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Dishonesty and deception in immigration cases

Paragraph 322 (1A)  of the Immigration Rules provides a mandatory ground for refusal in the following circumstance:

“where false representations have been made or false documents or information have been submitted (whether or not material to the application, and whether or not to the applicant’s knowledge), or material facts have not been disclosed, in relation to the application or in order to obtain documents from the Secretary of State or a third party required in support of the application.”

Paragraph 6 of the Immigration Rules defines deception in the following way:

“Deception” means making false representations or submitting false documents (whether or not material to the application), or failing to disclose material facts.”

The Secretary of State for the Home Department also has the discretion under paragraph 322(5) of the Immigration Rules to refuse an application on a public policy basis:

“the undesirability of permitting the person concerned to remain in the United Kingdom in the light of his conduct (including convictions which do not fall within paragraph 322(1C), character or associations or the fact that he represents a threat to national security”

Following a consistent string of appeals surrounding the theme of deception going to the Upper Tribunal, without being reported, the Upper Tribunal Reporting Committee has recently reported the case of Khan, R (on the application of) v SSHD [2018] UKUT 384 (IAC). Whilst this judgment is not a Court of Appeal or Supreme Court judgment, it does provide litigants and immigration practitioners with fuller guidance on the intricate theme of deception.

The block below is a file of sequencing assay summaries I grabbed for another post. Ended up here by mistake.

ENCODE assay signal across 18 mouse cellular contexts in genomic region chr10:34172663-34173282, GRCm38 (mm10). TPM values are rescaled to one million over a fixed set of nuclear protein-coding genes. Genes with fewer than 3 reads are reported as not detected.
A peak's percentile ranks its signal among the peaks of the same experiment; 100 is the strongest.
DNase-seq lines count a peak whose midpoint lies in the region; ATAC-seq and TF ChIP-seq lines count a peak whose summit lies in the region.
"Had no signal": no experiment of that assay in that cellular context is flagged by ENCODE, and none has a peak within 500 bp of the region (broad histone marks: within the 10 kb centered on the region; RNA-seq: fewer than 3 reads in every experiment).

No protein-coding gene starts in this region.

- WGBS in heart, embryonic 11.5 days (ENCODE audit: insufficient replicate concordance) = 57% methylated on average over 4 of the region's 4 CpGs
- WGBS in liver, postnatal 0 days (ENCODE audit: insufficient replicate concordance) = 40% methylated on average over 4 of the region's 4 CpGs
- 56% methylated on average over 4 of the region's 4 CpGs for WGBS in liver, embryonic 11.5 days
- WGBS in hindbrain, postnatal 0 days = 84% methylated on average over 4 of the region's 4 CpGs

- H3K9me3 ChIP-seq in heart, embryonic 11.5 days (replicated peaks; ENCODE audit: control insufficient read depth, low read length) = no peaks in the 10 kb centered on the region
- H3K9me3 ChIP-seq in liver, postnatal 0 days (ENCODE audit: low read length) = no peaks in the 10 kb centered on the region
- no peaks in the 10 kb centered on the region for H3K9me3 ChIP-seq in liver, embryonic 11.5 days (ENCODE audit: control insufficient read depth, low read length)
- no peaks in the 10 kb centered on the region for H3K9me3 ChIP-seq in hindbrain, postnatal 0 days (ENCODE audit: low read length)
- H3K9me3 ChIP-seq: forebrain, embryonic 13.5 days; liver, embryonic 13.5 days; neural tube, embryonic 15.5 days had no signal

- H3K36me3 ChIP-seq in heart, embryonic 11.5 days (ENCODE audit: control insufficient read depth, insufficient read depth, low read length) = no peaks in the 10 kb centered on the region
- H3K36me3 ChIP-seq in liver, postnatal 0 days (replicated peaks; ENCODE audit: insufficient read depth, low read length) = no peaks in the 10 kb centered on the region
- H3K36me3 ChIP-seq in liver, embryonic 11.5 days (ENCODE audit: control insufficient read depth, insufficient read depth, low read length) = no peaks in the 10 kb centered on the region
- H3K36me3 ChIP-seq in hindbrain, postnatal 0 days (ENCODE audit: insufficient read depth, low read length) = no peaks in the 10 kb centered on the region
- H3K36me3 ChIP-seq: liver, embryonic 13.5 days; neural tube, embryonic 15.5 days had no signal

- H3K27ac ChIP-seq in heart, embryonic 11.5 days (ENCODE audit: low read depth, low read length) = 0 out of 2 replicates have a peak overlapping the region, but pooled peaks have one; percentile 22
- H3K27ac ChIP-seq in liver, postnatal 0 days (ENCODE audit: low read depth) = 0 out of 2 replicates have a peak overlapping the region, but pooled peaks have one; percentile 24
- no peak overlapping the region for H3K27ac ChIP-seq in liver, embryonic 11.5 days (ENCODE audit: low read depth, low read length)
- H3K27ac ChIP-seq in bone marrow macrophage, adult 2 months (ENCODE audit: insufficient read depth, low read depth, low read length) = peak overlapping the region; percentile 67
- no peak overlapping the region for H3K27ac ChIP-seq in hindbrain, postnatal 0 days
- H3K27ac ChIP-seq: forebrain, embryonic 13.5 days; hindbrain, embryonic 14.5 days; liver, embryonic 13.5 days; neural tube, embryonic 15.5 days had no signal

The Facts

This case involved an Applicant who submitted an application for indefinite leave to remain as a Tier 1 (General) migrant. Five days before the application was made, the Applicant’s accountants wrote to HMRC stating that, due to an error with their software, an incorrect year submission had been made to HMRC for the tax year 2011/2012, which did not reflect the Applicant’s accurate salaried earnings for that year. The difference between the actual gross salary and the salary submitted to HMRC was in the sum of £31,500 as only the earnings from two months in the tax year were accounted for.  As a result, an amended tax return was filed. The application for ILR was subsequently refused under paragraph 322(5) (cited above) on the basis that there was a considerable discrepancy between the amount of salaried earnings claimed to UKVI and the amount of salaried earnings declared to HMRC.

A further application for ILR contained a letter from the Applicant’s accountants which accepted the full responsibility for the incorrect year-end submission to HMRC, attributing the issue to a ‘clerical error and software issue’, and not the Applicant’s intentions.  Following another refusal by the Home Office, the matter proceeded to administrative review. The original decision by the Home Office was maintained on the premise that the Secretary of State did not have a burden to prove deception in this instance, having decided the application under paragraph 322 (5), as opposed to paragraph 322 (1A)…. READ FULL ARTICLE